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Threatened Plants Rescue Center

In 2004, the Aroid Conservation Site was expanded to include other species considered at risk [rare, vulnerable, threatened, endangered] in Cuc Phuong National Park. We coined the word “THREATENED PLANTS RESCUE CENTER” [TPRC] for this site. For each species, 30-35 individuals of selected species were planted and, in the case of tree species, they were spaced in such a way, in order to provide a good growing space for the mature trees. The conservation status of these species was determined based on the list of rare, vulnerable, threatened and endangered species found in CPNP in the book “Plant Diversity of Cuc Phuong National Park” [Tinh da dang thuc vat o Cuc Phuong] (Phu Ngoc Lan et al., 1996), as well as on the book “Vietnam Red Data Book Part II. Plants” [Anonymous, 1996, 2007]. The establishment of the TPRC is in line with the ex situ conservation mission of Cuc Phuong National Park, and serves as the counterpart of the Endangered Primate Rescue Center (EPRC), established in 1993 with the assistance of the Frankfurt Zoological Society (Cuc Phuong National Park, 2012). The TPRC supplements and strengthens the in situ conservation effort of Cuc Phuong National Park. Beyond conservation, plants within the TPRC site serve as a reserve of genetic material for scientific studies, for different purposes, including the discovery of bioactive compounds as potential candidates for pharmaceutical development, as was implemented in the ICBG project.


Biodiversity Conservation Support Program (BCSP)

In 2010, the Vietnam-Laos ICBG established a program called “Biodiversity Conservation Support Program”. Cuc Phuong National Park submitted a proposal to continue and to improve the conditions of the TPRC, under the title of “Improvement and Improved Management of the Threatened Plants Rescue Center (TPRC) at Cuc Phuong National Park”. Funds from the BCSP provided a supplement and strengthened other conservation projects already on-going at CPNP, specifically, the Gymnosperms Conservation project. Thus, under the funding from the BCSP, the TPRC site is maintained in good operational condition, new species were added, a database of the plants was built, and phenological observations were carried out.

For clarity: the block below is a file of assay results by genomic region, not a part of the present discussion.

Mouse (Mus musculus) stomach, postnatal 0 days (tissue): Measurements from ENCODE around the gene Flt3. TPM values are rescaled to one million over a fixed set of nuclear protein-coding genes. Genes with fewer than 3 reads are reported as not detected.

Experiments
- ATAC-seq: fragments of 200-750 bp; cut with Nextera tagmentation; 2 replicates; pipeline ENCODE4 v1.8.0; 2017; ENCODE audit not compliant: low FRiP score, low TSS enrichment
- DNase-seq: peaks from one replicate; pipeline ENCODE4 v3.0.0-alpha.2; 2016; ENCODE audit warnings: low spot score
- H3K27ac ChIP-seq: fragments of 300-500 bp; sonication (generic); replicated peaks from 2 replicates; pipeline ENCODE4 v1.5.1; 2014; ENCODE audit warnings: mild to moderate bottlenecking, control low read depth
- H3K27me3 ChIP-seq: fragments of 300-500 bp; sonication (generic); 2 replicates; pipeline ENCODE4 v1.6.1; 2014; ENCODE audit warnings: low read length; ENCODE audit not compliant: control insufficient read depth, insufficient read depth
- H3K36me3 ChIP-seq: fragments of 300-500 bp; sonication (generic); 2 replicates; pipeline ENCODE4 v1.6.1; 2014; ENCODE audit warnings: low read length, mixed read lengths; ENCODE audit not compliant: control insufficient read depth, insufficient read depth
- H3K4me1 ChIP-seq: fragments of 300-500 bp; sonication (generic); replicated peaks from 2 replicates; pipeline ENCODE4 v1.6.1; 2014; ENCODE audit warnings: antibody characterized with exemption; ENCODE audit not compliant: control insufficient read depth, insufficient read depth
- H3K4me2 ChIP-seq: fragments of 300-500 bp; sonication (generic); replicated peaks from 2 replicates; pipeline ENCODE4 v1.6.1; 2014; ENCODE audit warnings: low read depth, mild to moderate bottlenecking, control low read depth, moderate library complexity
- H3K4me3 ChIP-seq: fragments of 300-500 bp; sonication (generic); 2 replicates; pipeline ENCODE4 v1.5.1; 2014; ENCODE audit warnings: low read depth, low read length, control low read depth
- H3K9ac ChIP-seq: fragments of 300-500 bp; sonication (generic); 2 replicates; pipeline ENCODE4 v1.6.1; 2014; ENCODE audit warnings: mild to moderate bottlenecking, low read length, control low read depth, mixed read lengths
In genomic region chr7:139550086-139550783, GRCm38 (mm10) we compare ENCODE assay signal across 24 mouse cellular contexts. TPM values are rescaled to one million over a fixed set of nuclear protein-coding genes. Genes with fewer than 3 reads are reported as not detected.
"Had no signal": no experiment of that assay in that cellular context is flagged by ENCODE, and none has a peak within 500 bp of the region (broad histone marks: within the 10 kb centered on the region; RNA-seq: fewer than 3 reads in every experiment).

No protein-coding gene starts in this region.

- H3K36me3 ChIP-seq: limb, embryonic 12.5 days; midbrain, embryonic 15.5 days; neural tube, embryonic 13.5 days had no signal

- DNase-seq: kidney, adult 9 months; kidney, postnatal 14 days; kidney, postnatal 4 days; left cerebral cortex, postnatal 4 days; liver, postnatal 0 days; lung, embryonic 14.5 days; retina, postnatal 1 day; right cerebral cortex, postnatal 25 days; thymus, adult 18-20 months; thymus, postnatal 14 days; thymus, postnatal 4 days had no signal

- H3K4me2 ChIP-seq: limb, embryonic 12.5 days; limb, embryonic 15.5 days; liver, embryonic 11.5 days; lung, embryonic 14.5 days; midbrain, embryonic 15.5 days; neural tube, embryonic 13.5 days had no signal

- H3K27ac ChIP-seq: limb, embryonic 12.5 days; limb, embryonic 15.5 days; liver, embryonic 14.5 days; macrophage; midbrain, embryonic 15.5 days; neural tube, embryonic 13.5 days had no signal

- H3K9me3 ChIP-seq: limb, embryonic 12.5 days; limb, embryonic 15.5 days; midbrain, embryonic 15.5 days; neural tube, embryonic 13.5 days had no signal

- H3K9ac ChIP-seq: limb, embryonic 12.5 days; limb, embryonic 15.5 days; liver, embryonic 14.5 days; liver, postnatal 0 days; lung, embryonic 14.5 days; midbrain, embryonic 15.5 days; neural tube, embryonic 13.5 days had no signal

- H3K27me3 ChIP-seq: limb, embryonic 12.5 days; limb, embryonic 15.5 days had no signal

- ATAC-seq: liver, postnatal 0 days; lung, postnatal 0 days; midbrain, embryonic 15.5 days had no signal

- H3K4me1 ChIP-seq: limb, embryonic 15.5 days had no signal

By March 20, 2012, 48 species of threatened, rare, endemic and precious plants of Cuc Phuong National Park were growing inside the TPRC.


 The Value of the Threatened Plants Rescue Center

The TPRC represents a living gene bank of rare, vulnerable, threatened and endangered plant species of Cuc Phuong National Park. It fulfills the ex situ conservation mission of the park. Plants in the TPRC also serve as a readily available source of genetic materials for basic and applied scientific studies that may lead to the elucidation of specific scientific questions, and to economic development. In the context of the ICBG’s drug discovery goal, plants inside the TPRC serve as a readily available material to undertake initial screening and in the early-stage studies in the discovery process. The case of Rhaphidophora decursiva described above provides an example.


The discovery of a potent bioactive molecule from rare, vulnerable, threatened or endangered, and protected species, and its development into a drug, becomes even more significant, because such discovery points to the real value of these plants, which help strengthen the justification for their continued protection. In the event of such discovery and development, huge amounts of plant materials will be needed to complete the development pipeline, including pre-clinical and clinical studies, if the molecule in question could not be synthesized. Under such a scenario, the plants grown in the TPRC would serve as a ready starting point in the generation of large-scale production through cultivation projects, involving local communities, hence, leading to economic development. Other propagation methods, such as tissue culture, may also be performed using plants at the TPRC as the starting material.


In summary, it is important to manage and to protect the good health and conditions of plants growing in the Threatened Plant Rescue Center.


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